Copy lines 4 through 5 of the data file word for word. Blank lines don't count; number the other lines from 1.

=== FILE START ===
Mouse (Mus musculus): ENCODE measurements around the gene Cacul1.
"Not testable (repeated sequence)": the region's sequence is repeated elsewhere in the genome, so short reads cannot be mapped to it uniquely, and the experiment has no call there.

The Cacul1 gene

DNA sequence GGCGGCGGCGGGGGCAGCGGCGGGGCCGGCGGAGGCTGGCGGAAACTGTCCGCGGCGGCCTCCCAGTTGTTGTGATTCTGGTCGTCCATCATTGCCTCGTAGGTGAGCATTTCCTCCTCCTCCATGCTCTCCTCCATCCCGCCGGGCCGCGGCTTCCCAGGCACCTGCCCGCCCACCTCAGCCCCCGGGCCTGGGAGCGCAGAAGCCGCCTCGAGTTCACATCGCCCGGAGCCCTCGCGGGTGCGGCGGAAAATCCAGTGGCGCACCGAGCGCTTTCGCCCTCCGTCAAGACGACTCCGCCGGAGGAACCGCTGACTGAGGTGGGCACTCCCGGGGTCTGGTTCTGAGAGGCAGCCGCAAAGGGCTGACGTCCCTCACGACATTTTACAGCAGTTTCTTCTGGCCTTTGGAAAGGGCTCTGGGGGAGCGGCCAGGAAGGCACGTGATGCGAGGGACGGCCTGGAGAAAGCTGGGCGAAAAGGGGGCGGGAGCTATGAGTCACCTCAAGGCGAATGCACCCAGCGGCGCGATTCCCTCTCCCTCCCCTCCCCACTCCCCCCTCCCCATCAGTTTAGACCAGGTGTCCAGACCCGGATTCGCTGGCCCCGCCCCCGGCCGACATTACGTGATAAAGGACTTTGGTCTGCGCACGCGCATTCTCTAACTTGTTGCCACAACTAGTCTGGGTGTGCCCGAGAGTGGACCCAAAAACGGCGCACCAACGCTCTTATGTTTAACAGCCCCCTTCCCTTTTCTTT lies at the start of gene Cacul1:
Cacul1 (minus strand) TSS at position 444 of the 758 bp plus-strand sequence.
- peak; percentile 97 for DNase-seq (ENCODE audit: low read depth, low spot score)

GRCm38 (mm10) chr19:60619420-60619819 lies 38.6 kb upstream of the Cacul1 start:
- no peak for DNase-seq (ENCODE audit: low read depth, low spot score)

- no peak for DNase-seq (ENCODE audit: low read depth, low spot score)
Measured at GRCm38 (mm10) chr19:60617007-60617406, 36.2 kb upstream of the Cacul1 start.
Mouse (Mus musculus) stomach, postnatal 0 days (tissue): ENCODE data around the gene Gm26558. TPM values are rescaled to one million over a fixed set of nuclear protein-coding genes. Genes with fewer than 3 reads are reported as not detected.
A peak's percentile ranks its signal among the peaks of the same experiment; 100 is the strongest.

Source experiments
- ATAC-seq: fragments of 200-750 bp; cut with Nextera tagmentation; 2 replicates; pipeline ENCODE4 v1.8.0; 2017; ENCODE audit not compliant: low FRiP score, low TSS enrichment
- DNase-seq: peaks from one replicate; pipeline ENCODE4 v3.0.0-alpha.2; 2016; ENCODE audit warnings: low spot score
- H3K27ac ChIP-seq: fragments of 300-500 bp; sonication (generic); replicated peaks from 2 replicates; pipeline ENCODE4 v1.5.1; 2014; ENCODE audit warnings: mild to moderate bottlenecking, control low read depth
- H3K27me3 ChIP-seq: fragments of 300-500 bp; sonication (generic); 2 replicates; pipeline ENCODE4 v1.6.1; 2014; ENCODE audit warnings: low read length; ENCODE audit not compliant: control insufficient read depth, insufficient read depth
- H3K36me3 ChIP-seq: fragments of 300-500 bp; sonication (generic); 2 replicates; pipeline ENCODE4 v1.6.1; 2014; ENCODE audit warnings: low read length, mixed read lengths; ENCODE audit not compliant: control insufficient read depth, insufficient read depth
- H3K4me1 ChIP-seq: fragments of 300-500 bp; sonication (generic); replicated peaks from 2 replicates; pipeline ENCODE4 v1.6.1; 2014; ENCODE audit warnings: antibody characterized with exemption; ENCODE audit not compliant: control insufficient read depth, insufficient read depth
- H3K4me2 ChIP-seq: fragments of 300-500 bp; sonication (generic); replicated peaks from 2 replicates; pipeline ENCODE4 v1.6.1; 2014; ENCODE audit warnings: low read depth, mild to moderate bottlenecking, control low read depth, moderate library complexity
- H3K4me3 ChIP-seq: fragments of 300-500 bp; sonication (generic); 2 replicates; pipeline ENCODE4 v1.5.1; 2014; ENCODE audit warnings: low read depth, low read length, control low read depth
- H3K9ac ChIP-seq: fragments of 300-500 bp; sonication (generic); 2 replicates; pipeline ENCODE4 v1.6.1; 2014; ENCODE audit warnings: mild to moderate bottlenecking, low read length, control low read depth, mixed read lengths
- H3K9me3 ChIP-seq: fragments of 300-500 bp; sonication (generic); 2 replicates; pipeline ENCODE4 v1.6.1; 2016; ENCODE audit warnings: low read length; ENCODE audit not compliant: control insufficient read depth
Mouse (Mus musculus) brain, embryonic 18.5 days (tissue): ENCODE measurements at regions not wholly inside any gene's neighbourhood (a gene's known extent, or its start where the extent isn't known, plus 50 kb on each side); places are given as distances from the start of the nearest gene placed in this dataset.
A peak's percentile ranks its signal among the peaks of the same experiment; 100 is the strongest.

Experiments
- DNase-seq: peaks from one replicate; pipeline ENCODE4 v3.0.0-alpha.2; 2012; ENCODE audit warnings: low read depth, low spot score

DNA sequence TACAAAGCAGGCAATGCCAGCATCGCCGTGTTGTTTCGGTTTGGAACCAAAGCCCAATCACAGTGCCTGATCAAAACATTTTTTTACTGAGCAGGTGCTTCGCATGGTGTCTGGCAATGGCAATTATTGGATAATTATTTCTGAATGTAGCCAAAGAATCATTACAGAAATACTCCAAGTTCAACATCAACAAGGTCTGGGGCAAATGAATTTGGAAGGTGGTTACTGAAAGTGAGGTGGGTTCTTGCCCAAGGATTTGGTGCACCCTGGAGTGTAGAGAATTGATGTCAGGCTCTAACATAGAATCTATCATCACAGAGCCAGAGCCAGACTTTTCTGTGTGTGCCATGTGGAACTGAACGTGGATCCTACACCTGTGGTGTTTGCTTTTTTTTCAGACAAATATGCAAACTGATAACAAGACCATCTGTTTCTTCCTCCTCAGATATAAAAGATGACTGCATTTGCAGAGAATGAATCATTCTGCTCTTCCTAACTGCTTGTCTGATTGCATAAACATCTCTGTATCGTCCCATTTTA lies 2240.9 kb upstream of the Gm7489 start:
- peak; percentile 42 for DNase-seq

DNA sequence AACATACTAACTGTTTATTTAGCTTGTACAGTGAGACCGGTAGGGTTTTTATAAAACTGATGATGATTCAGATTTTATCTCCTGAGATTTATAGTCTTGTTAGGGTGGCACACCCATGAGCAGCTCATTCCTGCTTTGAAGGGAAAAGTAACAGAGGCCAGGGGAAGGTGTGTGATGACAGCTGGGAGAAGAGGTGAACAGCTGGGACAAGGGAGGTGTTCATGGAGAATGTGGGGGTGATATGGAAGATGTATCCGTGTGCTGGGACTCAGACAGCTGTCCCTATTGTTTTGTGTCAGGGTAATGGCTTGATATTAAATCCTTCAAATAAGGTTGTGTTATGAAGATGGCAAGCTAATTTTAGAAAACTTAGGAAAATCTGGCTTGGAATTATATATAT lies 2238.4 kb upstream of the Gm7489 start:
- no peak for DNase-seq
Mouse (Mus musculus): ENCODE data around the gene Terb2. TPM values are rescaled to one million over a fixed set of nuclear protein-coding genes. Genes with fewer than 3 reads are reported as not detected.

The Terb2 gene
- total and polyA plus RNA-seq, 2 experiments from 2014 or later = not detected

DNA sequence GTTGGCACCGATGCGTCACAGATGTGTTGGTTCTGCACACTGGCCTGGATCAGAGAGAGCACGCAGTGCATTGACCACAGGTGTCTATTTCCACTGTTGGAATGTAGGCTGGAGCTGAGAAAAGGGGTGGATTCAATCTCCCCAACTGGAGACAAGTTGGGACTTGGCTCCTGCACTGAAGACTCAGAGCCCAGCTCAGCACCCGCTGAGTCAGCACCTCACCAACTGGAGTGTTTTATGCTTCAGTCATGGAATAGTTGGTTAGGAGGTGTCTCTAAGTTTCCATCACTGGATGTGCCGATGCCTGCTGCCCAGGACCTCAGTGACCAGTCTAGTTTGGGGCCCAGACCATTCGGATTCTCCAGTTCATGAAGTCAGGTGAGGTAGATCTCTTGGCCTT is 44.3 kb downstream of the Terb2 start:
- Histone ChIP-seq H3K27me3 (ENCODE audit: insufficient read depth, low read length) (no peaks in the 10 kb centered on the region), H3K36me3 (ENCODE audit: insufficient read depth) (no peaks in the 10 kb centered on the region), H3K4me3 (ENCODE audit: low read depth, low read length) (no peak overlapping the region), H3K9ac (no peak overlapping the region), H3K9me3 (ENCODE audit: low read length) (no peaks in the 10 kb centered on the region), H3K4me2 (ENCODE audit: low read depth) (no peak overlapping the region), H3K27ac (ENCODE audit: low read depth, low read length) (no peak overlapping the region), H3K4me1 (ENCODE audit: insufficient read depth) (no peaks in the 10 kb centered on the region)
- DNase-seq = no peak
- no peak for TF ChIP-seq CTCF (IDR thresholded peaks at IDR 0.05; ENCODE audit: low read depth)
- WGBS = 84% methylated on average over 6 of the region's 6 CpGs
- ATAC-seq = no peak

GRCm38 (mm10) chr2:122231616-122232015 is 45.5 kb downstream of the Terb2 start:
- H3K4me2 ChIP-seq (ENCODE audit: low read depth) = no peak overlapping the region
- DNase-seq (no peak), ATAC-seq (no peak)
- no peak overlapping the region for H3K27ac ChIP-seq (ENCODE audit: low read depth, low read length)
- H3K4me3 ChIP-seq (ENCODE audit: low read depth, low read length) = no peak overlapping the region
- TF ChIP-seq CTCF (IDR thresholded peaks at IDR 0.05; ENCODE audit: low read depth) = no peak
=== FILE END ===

DNA sequence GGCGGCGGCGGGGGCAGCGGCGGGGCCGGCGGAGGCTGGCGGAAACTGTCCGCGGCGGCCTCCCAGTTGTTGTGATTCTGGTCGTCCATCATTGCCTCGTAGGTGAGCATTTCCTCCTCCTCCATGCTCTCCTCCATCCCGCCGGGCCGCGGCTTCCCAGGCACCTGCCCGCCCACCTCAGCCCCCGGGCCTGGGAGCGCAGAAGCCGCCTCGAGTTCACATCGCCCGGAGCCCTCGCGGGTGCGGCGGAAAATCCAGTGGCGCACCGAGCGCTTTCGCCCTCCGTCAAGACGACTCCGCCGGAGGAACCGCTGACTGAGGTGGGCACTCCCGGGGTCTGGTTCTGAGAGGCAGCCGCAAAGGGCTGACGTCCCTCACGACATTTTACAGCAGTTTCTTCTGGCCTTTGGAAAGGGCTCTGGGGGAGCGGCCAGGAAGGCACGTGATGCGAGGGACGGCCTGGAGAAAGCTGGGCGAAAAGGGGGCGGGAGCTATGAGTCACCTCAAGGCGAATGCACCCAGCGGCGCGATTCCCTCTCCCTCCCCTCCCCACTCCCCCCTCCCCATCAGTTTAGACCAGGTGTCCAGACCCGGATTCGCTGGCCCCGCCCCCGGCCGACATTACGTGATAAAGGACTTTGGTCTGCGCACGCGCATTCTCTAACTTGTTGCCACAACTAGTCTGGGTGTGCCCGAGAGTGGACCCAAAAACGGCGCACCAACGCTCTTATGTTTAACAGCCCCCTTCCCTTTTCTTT lies at the start of gene Cacul1:
Cacul1 (minus strand) TSS at position 444 of the 758 bp plus-strand sequence.